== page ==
The recent Facebook/Cambridge Analytica scandal raised fresh fears of privacy violation among internet users. Data from the profiles of 50 million Facebook users were used by the political consultancy firm to influence elections in various countries. And if you were shocked by how much personal data Facebook had collected from its users, you should take a look at how much data Google is collecting.
It is estimated that Google has close to 9 lakh servers globally and data approximating to 10-15 hexabytes of data. For the uninitiated, this is close to 15,00,00,00,000 gigabytes (or 1,500 crore gigabytes) of data. It’s no secret that most of this data consists of personal user information.
Recently, Twitter user Dylan Curran exposed how much of his information Google has stored over the years. This data ranged from all the places he’s been to since he started using Google to how long and how many steps it took him to get from one place to the next. It also included the music he purchased and all the groups he was a part of.
But how exactly can you access Google data that has been stored over the years?
As with Facebook data, most of this information is stored by Google even if you may have deleted it at some point. Here’s how you can access it.
Accessing GPS history
It is not only restaurants and weekend getaways that Google Maps stores. Rather, it can record every single vehicular or foot movement. Ever wondered how Google gives you real-time traffic updates? It is because every single mobile phone with data location switched on transfers location information to the main Google servers, which in turn provides you with real-time traffic updates. Here’s how you access your location history:
Go to www.google.co.in/maps
On the top left hand corner, click on the menu tab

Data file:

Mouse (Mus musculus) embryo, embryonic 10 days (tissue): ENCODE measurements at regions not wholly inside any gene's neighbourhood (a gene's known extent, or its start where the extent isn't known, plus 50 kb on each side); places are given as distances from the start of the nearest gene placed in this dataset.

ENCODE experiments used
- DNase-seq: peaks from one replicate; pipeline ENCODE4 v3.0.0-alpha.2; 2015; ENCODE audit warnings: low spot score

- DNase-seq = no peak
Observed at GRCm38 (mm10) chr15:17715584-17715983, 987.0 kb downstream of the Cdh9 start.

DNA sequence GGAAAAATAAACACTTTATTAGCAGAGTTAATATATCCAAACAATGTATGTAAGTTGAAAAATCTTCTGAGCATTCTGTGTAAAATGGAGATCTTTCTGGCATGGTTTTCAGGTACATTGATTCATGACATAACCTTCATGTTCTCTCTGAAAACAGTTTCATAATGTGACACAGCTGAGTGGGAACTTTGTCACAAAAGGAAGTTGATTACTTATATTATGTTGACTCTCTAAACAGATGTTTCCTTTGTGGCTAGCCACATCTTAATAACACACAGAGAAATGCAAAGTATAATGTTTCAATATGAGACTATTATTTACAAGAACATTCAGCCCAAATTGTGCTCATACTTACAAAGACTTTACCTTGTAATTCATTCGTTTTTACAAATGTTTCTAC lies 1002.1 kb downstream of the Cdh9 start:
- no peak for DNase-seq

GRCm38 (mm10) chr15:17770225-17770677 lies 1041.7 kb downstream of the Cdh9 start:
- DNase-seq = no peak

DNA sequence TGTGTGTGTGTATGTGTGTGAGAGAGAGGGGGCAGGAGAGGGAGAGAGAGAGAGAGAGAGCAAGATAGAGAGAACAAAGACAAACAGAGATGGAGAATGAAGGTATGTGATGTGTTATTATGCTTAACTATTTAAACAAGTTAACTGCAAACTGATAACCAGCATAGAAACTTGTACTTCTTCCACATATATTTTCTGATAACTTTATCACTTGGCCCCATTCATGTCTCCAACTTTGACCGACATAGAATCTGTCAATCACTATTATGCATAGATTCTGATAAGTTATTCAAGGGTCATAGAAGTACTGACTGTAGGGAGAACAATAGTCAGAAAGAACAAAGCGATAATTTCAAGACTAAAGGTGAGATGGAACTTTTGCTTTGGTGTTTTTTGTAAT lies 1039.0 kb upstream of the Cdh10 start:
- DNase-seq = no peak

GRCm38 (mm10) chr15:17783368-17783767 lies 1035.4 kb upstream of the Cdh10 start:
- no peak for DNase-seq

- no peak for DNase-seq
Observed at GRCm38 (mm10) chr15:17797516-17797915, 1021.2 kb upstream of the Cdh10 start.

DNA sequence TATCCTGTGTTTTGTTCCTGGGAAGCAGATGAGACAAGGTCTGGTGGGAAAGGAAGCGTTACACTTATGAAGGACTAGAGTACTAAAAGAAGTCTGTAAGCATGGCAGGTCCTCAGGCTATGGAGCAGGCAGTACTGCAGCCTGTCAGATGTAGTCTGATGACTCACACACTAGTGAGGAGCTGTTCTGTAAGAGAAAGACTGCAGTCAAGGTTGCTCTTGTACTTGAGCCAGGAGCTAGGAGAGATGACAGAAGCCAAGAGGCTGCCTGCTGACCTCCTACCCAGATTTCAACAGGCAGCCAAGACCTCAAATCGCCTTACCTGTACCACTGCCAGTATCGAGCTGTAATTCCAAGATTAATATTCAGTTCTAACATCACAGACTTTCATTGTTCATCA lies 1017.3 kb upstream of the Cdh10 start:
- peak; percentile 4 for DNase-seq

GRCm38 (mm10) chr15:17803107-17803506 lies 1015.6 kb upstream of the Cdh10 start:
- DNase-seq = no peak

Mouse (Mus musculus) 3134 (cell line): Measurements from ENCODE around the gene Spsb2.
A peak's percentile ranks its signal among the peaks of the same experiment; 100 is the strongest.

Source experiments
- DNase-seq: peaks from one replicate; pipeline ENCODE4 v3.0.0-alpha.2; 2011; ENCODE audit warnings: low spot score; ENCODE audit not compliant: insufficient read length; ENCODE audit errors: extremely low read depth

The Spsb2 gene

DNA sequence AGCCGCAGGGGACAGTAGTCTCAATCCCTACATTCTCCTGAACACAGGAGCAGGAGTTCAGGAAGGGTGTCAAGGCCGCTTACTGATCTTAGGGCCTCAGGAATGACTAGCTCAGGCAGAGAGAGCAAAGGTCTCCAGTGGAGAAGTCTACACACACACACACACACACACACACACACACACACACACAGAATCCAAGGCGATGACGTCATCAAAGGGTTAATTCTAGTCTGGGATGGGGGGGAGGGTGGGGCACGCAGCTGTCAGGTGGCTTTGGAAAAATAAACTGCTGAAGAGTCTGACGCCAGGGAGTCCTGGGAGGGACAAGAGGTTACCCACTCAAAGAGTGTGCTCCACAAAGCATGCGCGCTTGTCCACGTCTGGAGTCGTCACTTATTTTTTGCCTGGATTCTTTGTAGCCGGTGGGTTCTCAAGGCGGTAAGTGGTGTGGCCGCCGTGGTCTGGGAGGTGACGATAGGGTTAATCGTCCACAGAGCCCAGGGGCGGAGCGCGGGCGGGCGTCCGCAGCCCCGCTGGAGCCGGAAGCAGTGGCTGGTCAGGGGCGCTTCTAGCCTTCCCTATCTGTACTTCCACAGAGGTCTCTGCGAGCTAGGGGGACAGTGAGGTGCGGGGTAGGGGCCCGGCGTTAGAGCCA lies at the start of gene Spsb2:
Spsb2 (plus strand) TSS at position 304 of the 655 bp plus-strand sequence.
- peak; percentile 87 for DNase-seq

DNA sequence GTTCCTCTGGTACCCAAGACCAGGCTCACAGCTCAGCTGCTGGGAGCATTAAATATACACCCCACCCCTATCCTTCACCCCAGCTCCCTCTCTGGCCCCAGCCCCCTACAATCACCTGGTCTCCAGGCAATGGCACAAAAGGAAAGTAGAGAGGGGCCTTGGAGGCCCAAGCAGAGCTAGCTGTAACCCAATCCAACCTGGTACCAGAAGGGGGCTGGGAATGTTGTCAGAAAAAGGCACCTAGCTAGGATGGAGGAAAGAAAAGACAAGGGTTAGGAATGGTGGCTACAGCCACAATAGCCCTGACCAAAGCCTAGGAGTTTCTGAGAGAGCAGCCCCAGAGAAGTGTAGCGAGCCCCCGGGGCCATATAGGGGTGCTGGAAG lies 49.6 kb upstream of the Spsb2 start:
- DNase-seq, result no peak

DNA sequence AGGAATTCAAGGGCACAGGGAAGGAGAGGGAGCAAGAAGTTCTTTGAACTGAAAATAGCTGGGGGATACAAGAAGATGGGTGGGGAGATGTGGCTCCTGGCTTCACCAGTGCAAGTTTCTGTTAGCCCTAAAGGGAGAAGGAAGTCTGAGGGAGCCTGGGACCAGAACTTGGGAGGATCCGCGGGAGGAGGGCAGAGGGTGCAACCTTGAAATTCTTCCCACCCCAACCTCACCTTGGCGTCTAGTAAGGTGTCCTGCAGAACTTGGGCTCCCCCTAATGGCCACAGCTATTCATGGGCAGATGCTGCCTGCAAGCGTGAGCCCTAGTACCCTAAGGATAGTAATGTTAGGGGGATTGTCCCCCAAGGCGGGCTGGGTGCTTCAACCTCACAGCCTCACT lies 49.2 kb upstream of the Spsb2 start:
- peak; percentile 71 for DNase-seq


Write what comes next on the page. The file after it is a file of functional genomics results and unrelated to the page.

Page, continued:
In the drop down menu, click on ‘your timeline’
To show you just how staggering this data is, here’s a screenshot of my commute details that Google captured on March 23.
Along with your mode of transport, it also records the duration of each journey and address of every destination. It shows that I left my home at exactly 9:53 am, sat at the Cubbon Park Press Club from 10:58 am to 12:05 pm, and was at work from 12:28 pm to 1:30 pm. Location history, however, can be turned off.
While the fact that Google can pinpoint your exact location is hardly news. But what if you knew that it also maintains a log of your activities, similar to your activity log on Facebook?
That’s right, Google tracks every website you have visited, every search term you have entered, every YouTube video you have watched, irrespective of the device used. As long as you are logged in, it records your data onto its servers.
Just go to https://myactivity.google.com/and you will find a comprehensive list of all your activities on the Internet. The exhaustive amount of data will put your traditional browser history tab to shame. To give you an idea, this includes data from your blog posts, information stored in your Google Drive, your bookmarks, your entire phonebook, your financial transactions done on Google Pay, all your Google photos, your location history, your YouTube videos, your music history, and your Google Books among others.
Google also allows you to download your entire data archive. To do this, visit https://takeout.google.com/ and select the data you would like to download.
Since Google is the granddaddy of our data, the archive file can be anywhere between 3GB and 10GB. The download link will be sent to your email ID. My file size was over 7 GB and it took Google close to six hours to archive the same.
Opening the downloaded file will reveal all the different subfolders in which your data has been stored, and there is enough data that can be mined for months.
Notably, every privacy setting on even Windows 10 is preset to ‘yes’ without the user’s consent.
Hence, the next time you think about how a data leak can impact you, just remember that your entire life history is available online. All it takes is one Google password for a hacker or organisation to download it. It would be a good idea to keep in mind that wherever you go, whatever you do, Big Brother Google is watching you and recording your every move.